“This is a Rob Roy you would get in a cocktail bar 10 years ago,” said McGee, sampling a particularly smoky, intense specimen. (It was later revealed that the drink was made with Talisker 10-year, a notably peated bottling.) As products of the modern drinking era, the panelists were not opposed to using a single malt in the mix.
That open-mindedness served the judges well—of 10 competing drinks, only two shared a choice of Scotch. Moreover, single malts outnumbered blended Scotches; and one drink didn’t have Scotch at all, but a Japanese whisky. Vermouth selections, too, were all over the map. And bitters ranged from Angostura to orange, cherry, apple and Peychaud’s. The most common garnishes were a cherry or orange twist. All were served up except one, which came in a rocks glass over one large cube, inciting brief confusion at the tasting table.
The winning drink came from the man mixing the cocktails himself, Tom Macy. (He cast no vote in the blind tasting.) A clear favorite, as well as a true exemplar of the modern Rob Roy style, his was composed of 2 ounces of Highland Park 12-year, 1 ounce of Carpano Antica vermouth, two dashes of Angostura bitters and a cherry garnish. The drink found wide favor upon first sip. It was on the light side, but had good body and a touch of smoke. “I would pick that out blindfolded as a Rob Roy,” declared Simó.
There was a tie for second place, shared by Anu Apte, owner of the Rob Roy bar in Seattle, and Andy Bixby of the whiskey-focused Jack Rose Dining Saloon in Washington, D.C. Apte mixed 2 ounces of The Feathery blended Scotch, 1 ounce of Dolin sweet vermouth and, unexpectedly, three dashes of apple bitters. There was no garnish. The light, fruity mixture fooled Simó into thinking he was enjoying one of his preferred perfect Rob Roys.
Bixby’s version, on the other hand, called for 2 ounces of Glenmorangie 10-year, a Highland single malt, 1 ounce of Cocchi di Torino vermouth, two dashes of Regan’s orange bitters and one dash of Angostura bitters. An orange twist was expressed over the surface of the drink and discarded, while a cherry garnish completed the picture. The orange scent and flavor came through strongly in the cocktail (the choice of Glenmorangie, a light, fruity Highland Scotch which often offers orange notes on the nose, doubtless helped in this), which the judges found rich, with marzipan notes.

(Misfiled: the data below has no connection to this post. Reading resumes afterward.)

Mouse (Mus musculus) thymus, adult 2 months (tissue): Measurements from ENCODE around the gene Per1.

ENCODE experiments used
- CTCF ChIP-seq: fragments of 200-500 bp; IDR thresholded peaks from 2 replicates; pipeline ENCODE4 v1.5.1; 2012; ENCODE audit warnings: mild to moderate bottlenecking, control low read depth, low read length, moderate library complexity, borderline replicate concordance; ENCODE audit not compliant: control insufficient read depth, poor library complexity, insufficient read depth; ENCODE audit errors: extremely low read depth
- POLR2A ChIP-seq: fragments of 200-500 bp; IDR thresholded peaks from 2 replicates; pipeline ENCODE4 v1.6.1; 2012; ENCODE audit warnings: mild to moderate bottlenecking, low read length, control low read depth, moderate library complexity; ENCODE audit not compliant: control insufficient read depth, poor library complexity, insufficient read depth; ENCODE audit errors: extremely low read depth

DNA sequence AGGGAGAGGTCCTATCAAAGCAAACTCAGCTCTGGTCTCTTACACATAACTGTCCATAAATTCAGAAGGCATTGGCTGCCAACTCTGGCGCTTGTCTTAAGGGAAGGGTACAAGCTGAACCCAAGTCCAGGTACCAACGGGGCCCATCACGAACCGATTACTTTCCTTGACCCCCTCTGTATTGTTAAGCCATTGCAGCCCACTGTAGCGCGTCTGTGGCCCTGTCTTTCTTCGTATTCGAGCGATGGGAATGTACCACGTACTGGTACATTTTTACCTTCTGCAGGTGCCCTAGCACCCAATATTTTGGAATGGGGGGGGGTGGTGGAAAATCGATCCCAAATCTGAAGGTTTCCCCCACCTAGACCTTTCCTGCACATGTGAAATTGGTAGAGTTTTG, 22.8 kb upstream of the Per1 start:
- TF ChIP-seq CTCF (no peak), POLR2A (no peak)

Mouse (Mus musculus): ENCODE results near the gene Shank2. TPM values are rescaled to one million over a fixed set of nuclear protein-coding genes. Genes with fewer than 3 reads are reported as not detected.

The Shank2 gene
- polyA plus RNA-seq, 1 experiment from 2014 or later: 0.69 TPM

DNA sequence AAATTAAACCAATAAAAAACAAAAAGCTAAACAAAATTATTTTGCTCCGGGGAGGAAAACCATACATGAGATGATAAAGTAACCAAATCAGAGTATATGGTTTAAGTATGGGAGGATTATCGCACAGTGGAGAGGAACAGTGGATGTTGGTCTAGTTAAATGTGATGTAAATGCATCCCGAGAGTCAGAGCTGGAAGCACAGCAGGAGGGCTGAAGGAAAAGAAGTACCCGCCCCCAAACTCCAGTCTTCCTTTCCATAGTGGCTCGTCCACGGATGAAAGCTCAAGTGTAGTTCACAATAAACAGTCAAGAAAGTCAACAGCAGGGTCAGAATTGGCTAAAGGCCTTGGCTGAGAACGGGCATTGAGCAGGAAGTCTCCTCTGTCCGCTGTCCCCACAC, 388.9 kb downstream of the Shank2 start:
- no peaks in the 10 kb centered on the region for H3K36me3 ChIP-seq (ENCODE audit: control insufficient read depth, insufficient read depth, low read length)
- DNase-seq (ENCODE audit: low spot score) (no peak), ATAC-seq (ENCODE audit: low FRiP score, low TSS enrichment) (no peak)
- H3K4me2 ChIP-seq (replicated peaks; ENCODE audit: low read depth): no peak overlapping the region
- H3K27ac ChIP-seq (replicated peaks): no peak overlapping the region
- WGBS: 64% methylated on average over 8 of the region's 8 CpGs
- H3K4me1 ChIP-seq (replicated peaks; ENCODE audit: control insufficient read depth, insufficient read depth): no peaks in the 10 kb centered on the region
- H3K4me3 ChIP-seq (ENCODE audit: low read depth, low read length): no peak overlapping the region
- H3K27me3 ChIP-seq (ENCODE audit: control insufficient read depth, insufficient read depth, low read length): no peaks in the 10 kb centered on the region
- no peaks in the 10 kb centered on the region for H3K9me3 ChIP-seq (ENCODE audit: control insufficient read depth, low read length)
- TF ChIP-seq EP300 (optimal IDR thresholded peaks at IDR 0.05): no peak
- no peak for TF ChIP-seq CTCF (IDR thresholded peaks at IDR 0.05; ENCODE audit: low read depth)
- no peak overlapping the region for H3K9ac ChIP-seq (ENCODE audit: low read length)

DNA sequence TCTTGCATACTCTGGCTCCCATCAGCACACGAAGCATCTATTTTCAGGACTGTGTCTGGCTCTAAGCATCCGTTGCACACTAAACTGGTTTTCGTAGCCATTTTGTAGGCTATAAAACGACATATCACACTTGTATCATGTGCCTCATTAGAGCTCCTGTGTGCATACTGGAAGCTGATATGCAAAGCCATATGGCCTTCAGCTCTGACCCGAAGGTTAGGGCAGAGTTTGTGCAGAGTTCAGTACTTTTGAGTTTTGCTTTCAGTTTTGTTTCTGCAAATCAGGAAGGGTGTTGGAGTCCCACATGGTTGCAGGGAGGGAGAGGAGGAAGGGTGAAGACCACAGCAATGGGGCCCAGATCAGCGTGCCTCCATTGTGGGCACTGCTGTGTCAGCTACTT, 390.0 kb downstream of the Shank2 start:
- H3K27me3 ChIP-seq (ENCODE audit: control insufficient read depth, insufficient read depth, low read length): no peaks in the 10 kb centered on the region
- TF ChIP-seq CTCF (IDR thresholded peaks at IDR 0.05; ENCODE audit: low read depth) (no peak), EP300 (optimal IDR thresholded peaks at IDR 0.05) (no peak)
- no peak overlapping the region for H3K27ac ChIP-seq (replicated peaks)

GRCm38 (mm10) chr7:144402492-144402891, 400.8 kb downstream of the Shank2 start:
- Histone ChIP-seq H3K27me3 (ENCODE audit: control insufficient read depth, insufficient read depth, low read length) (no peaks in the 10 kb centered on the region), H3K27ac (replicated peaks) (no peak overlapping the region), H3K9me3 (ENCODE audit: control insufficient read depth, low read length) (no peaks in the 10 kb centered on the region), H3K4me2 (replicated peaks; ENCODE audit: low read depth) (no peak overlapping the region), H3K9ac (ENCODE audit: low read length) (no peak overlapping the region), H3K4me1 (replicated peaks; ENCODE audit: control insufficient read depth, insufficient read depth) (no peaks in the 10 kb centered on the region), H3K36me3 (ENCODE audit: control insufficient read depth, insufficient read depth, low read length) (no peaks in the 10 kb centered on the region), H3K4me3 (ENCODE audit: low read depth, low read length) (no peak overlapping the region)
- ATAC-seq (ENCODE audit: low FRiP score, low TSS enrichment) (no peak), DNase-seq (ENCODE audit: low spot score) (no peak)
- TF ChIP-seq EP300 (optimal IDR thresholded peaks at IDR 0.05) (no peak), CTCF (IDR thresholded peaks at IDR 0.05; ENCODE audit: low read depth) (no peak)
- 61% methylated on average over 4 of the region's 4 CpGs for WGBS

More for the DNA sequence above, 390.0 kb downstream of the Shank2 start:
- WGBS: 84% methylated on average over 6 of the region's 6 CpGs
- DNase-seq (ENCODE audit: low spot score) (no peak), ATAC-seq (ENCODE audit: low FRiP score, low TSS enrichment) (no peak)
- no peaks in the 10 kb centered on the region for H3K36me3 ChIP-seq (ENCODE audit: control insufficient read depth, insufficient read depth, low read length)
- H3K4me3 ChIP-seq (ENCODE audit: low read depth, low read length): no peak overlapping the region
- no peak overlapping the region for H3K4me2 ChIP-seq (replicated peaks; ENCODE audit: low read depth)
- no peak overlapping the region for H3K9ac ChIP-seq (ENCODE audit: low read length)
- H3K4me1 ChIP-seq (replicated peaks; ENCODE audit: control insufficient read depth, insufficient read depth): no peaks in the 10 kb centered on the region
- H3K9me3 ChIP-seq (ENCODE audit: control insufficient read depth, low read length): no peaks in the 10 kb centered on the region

Also finding favor with certain judges were the recipes of Chip Tyndale, of Dutch Kills in Queens, N.Y., and the Multnomah Whiskey Library in Portland, Oregon. Tyndale used 2 ounces of Aberlour 12-year-old, 1 ounce of Carpano Antica, two dashes of Angostura, cherry garnish and orange twist, expressed and tossed. Because of the Carpano, the vermouth was very prominent in the drink; otherwise it was textbook. Multnomah, like Macy, asked for 2 ounces of Highland Park 12-year, 1 ounce of Punt e Mes and a dash of Angostura. The Punt e Mes gave the result a heavier baking spice flavor.
The tasting left the panel with the impression that the Rob Roy, while still not destined for the spotlight, holds a respectable place in today’s bar world. It may not inspire debate but, given the renditions sampled that day, it ought to inspire more orders.